Four essential business lessons

1. How to know when it’s time to walk away from your baby

This summer, Charles Chang sold his Burnaby-based nutritional products company, Vega, to an American firm for US$550 million in cash. Every entrepreneur dreams of such a payday, but successfully stepping away from something you’ve built takes planning and smart decision-making. Leadership consultant Greg Nichvalodoff, of Inscape Consulting Group, says the best leaders have an end in mind when they start. 
“It really starts with being able to understand what stage you are in: the innovation, the growth or the maturity stage?” Nichvalodoff explains. Often it’s wisest to sell while the company is still growing. When growth begins to slow, it takes energy and resources to renew the company.

Nichvalodoff says a leader must ask, “Do I have the impetus and energy to take it to the next level?”

2. How to regroup after disaster strikes

Tim Jones was the legendary leader of North Shore Rescue who, over the course of more than 20 years, saved the lives of thousands of people. Jones died suddenly last winter, proving that disasters can hit even the best-prepared organizations. 

Organizations need to tap into their resiliency to recover from such a tragedy, says leadership consultant Terry Dillon, partner and CEO at the Refinery Leadership Partners consulting firm. “I would be really surprised if an organization that is focused on rescue didn’t have that kind of resilience within its ranks,” he says. Indeed, North Shore Rescue’s new leader, Michael Danks, is a second-generation team member who spent his childhood evenings playing a stretcher-bound patient for his dad’s training exercises.

“It’s the smaller challenges that prepare you for the bigger ones,” Dillon says. Leaders should ensure their organizations embrace those challenges as a team and not just as individuals. “It is a systemic thing. It’s about the strength of relationships in the team.”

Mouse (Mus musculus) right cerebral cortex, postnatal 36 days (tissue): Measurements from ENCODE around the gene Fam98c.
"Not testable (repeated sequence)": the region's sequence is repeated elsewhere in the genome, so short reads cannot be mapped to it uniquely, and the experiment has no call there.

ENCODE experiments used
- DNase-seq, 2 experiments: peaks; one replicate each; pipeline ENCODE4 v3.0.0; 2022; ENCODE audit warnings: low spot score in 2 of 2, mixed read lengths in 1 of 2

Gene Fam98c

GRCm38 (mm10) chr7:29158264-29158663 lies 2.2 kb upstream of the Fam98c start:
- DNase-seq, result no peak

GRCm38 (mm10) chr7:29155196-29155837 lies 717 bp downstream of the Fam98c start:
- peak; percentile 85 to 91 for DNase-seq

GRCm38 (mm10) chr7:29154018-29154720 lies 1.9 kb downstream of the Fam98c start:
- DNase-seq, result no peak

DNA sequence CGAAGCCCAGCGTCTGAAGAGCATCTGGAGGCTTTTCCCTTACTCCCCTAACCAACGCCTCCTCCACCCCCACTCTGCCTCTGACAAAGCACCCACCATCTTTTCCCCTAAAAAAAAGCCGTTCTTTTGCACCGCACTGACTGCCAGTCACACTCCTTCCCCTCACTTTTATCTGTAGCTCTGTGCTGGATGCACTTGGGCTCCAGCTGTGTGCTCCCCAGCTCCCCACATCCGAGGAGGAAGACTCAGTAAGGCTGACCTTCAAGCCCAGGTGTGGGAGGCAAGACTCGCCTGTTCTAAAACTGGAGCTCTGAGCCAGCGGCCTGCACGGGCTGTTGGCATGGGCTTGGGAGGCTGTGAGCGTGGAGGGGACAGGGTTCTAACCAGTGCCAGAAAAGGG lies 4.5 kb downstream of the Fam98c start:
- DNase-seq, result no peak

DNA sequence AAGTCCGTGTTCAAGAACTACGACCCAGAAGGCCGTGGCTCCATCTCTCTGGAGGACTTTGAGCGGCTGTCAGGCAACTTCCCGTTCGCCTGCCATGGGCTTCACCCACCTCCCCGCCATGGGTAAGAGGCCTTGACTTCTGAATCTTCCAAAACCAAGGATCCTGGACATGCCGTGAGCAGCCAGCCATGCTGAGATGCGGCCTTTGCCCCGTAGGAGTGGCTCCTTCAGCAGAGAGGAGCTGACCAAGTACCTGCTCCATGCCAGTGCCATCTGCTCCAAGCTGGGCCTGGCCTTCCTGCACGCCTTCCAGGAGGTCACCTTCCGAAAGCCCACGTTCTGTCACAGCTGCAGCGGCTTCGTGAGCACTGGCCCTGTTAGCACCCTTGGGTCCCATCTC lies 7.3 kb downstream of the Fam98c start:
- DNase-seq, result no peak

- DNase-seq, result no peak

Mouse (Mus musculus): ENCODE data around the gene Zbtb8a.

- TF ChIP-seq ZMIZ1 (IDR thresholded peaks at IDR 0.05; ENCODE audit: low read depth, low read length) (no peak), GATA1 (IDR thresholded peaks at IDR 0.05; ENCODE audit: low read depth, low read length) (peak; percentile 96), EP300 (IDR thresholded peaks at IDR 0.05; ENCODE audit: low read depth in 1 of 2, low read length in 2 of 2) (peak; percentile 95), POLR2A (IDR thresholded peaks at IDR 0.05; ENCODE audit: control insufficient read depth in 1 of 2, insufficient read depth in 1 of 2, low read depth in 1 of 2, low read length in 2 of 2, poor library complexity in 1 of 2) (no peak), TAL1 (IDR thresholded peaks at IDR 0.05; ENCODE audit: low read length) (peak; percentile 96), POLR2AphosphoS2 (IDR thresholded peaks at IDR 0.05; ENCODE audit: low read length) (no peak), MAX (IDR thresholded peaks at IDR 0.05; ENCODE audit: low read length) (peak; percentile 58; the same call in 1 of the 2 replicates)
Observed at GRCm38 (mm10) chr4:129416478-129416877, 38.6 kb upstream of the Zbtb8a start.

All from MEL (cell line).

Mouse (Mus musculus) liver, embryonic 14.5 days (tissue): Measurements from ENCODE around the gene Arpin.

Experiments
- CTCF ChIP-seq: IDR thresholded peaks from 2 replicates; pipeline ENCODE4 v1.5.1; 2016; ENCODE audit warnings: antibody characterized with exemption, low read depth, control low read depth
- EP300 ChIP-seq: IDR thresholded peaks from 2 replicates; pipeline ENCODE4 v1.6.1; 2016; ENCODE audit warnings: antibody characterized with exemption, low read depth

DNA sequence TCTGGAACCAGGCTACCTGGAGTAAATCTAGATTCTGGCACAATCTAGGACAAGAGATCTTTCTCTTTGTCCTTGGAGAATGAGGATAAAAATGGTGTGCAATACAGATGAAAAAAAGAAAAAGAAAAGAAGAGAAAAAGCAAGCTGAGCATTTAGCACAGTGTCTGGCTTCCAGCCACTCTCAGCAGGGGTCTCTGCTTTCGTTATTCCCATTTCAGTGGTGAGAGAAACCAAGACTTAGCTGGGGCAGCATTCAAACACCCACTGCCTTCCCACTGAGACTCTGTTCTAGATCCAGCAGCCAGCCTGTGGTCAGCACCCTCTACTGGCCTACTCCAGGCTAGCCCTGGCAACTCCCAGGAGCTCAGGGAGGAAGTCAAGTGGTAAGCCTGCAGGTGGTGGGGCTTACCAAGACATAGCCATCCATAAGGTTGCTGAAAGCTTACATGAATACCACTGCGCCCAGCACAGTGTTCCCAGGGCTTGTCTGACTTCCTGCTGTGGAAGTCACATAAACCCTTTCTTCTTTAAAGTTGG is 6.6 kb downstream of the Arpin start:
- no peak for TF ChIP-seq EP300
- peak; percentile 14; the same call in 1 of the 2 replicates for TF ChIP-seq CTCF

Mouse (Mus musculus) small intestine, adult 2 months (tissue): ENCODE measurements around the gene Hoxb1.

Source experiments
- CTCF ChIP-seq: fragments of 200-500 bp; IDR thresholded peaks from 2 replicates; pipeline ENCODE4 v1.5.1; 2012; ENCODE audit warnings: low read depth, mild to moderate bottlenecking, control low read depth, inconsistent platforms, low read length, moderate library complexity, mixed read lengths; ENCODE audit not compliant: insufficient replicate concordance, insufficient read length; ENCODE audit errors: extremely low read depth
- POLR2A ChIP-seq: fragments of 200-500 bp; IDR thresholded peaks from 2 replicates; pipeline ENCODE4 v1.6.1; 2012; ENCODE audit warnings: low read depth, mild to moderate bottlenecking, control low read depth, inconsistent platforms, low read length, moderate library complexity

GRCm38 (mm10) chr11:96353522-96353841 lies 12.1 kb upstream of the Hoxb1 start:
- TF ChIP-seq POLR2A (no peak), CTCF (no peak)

3. How to prepare for a rainy (or not-so-rainy) day

No matter how nice the weather is in B.C., you can usually count on it turning bad eventually. Unfortunately for many in the province’s ski industry, recent winters have been too gloriously sunny to bring the snowfall they rely on to make money (another warm and dry B.C. winter is projected for this year).

Skier visits to Whistler Blackcomb, for instance, fell nine per cent last winter because not enough snow fell on its slopes. And yet the all-season resort’s total revenue grew by 1.6 per cent compared to the previous ski season—thanks to its ability to attract more non-skiers and earn more from each visitor. The resort is promoting its Peak2Peak Gondola to sightseers, upgrading its restaurants and getting a head start on summer activities like hiking when the snow disappears early.

Consultant Terry Dillon says leaders need to plan and prepare for hardships that real or metaphorical storms can bring. “Fundamentally, when it comes down to it, it’s about asking the questions and being truly honest about the unthinkable before,” he says. “Because if you don’t do that, you’ve got absolutely no chance of being prepared.”

4. How to get the jump on emerging industry

There’s a billion dollars to be made in Canada’s medical marijuana business, and companies like Richmond-based MediJean are aiming to take a big slice of that growing pie. The problem with any emerging opportunity, however, is the crowd that often forms at the buffet line.

“You have to be aware of how many new entrants can make it to the market, especially if it’s cheap to get in,” says leadership consultant Greg Nichvalodoff. “You need to look at rival firms. Do I have a leg up in terms of a monopoly up front?”

Health Canada is weeding out some competitors by requiring that pot producers meet its approval. But while Medijean has applied for a licence, it’s also preparing to face off against hundreds of potential rivals who have also submitted applications. The company hopes that by researching and developing more effective strains of pot, it will set itself apart from companies who are just trying to cash in.